We awoke to squally weather and a bitter wind this morning and once again I was pleased I’d decided to bring my ski jacket with me on holiday. Whilst it has taken up a lot of space it has been absolutely necessary at a couple of points on the journey.
The day began with an insanely satisfying breakfast – with a starter option (yes breakfast starters) of cereals and fresh fruit and yoghurt or traditional porridge with caramelised brown sugar and cornish cream. Naturally we both opted for the local speciality and were not disappointed. Wow! Next we had multitudinous options including scrambled eggs with smoked salmon, sweet or savoury french toast, and fried kippers, as well as tea, coffee, fruit juice and home made preserves and toast. We almost needed a siesta before beginning the day’s sight-seeing!
At last we decided to stop waiting for all the squally showers to pass and wandered out towards the castle ruins, sheltering from one more shower before getting to the pathway. We were incredibly fortunate that this was in fact the final shower of the day – from that moment on we had gorgeous clear skies. I’ll not mention the breeze which at certain vantage points on the island bordered on gale-force, but I’m not mentioning that.
The signing on the tracks wasn’t the most helpful and we were pleased we decided to head left halfway down and take what was labelled as the church and coast walk path – this in fact took us up to the mainland courtyard of the castle ruins and presented the best way to start exploring the ruins.
Despite how exposed the site is, parts of it are amazingly sheltered and I enjoyed several long moments just lying on top of some of the structures watching seagulls gliding over head on the wind currents and listening to the waves crashing against the cliffs far below, all while imagining the people who had lived here so many years ago. [Simon has added the photo below, I seem to be headless. I distinctly remember having a head while I was there though. Rest assured, I have one now].
(I’ll note at this point that we are currently sitting in a laundrette waiting for our washing and there is a small child with a very high-pitched scream in the room, so if I develop a case of random cursing, you’ll know why).
After exploring the mainland component of the ruins, we headed down a disturbingly steep set of stairs and then up a slightly less steep, but equally disturbing set of stairs up to the island parts of the ruins. And it must be stated that these really are ruined ruins. There’s barely more than a couple of feet in height remaining of the walls in most places, and many of the informational signs were far from it – stating things like ‘it is unknown when this was built or for what purpose, but it could have been a medieval cold store’. Hmm. Perhaps they should erect a chalk board and let everyone suggest what they thought it could have been – could be entertaining!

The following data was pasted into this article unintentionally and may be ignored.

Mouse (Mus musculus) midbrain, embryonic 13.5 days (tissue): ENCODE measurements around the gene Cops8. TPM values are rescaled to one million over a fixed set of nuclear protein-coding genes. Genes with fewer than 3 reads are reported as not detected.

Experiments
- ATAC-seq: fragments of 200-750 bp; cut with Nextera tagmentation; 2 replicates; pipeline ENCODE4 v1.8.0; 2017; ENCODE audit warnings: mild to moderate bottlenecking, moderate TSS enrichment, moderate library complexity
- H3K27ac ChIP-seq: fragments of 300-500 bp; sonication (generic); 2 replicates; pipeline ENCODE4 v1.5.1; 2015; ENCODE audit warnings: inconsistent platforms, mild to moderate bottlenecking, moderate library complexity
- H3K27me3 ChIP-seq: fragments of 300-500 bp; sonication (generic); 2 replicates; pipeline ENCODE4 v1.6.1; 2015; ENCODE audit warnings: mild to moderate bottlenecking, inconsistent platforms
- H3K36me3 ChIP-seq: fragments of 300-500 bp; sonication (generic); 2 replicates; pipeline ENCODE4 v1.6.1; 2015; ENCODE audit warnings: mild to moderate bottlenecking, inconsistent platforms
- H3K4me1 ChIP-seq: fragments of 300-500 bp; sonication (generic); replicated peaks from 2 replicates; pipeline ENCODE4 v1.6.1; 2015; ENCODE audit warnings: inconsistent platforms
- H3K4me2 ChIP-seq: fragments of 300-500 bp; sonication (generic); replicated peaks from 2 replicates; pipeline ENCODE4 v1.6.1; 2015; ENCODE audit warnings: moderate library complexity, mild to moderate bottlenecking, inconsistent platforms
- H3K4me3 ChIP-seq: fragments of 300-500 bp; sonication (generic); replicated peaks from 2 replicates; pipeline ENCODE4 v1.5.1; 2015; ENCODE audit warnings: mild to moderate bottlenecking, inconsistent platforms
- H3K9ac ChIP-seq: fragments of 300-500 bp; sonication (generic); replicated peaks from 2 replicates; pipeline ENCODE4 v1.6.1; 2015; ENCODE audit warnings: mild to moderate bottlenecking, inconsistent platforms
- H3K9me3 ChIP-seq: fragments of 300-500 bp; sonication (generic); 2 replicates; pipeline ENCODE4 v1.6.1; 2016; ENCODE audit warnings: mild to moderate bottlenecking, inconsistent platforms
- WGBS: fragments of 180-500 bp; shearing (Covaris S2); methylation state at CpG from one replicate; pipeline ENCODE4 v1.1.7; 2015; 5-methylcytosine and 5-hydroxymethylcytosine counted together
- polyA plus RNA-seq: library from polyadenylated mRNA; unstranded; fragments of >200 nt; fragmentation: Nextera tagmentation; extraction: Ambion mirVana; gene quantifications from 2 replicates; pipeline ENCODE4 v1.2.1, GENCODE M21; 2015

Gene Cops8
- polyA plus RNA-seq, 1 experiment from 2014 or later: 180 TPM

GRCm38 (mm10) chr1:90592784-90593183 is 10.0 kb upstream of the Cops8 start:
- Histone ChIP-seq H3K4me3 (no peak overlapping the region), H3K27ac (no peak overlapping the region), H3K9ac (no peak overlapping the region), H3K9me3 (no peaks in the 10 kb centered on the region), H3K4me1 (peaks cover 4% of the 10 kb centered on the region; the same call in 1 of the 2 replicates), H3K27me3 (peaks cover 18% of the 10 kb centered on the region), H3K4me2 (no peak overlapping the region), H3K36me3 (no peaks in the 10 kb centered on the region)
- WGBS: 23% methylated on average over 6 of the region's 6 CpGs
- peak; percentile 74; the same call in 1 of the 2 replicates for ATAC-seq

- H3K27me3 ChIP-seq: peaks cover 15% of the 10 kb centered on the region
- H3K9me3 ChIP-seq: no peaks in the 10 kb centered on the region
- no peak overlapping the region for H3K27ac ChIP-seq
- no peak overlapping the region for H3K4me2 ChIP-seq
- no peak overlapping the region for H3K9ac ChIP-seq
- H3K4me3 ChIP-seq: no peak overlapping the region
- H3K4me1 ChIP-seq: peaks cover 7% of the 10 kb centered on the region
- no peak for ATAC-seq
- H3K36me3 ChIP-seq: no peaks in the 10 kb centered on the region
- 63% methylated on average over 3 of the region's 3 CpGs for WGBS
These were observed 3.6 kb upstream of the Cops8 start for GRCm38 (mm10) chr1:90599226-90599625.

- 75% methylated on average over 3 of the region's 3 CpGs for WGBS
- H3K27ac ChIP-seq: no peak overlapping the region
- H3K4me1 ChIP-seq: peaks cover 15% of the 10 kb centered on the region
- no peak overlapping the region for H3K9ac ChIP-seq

Regardless of these details, the place was absolutely amazing and I am so pleased we decided to go, despite having read so many reviews that suggested it wasn’t worth paying the entry fee. For me, it was money well spent. The sheer cliffs, the sheltered little structures, or at least remains thereof, the indescribably majestic views and the power of the wind and the ocean, coupled with the vast array of pretty wildflowers all over the headland and the seagulls and crows coasting overhead made for one of my favourite days of exploring on this trip. (And I managed to have absolutely zero witnesses when I fell over and face-planted beside the old well – even Simon was elsewhere!)
[Simon’s turn to be headless! On the headland and all too!]
We weren’t sure that we’d get our timing right with the tides to be able to visit Merlin’s Cave at the base of the island, however by the time we’d finished taking it all in, the beach was exposed enough for us to get to the cave. For the sake of my ankles I only went in until I could see the other side, but Simon explored further and took a bundle of photos. Meanwhile I sat on a rock on the beach and watched a seal pop his head up and look at those of us on the beach while we watched him in the rather wild ocean.
(And if you’ve been wondering why I write so few of the blog posts, by now you’ll understand – it’s because I’m far too verbose!)
We opted to take the landrover shuttle back up the ridiculously steep path to the village and then visited our closest pasty shop for lunch. We both chose the traditional steak pasty of steak, onion, potato and swede (same as the recipe I blogged yonks ago) and were gratified that mine weren’t terribly different from theirs. In fact forgive me for saying so, but I think most of my attempts had more flavour, but this won’t be our last sampling of this local dish while we’re here, I am quite sure!)
And now we are sitting in the laundrette, watching our washing count down, with 3 minutes remaining. The mundane joys of travelling.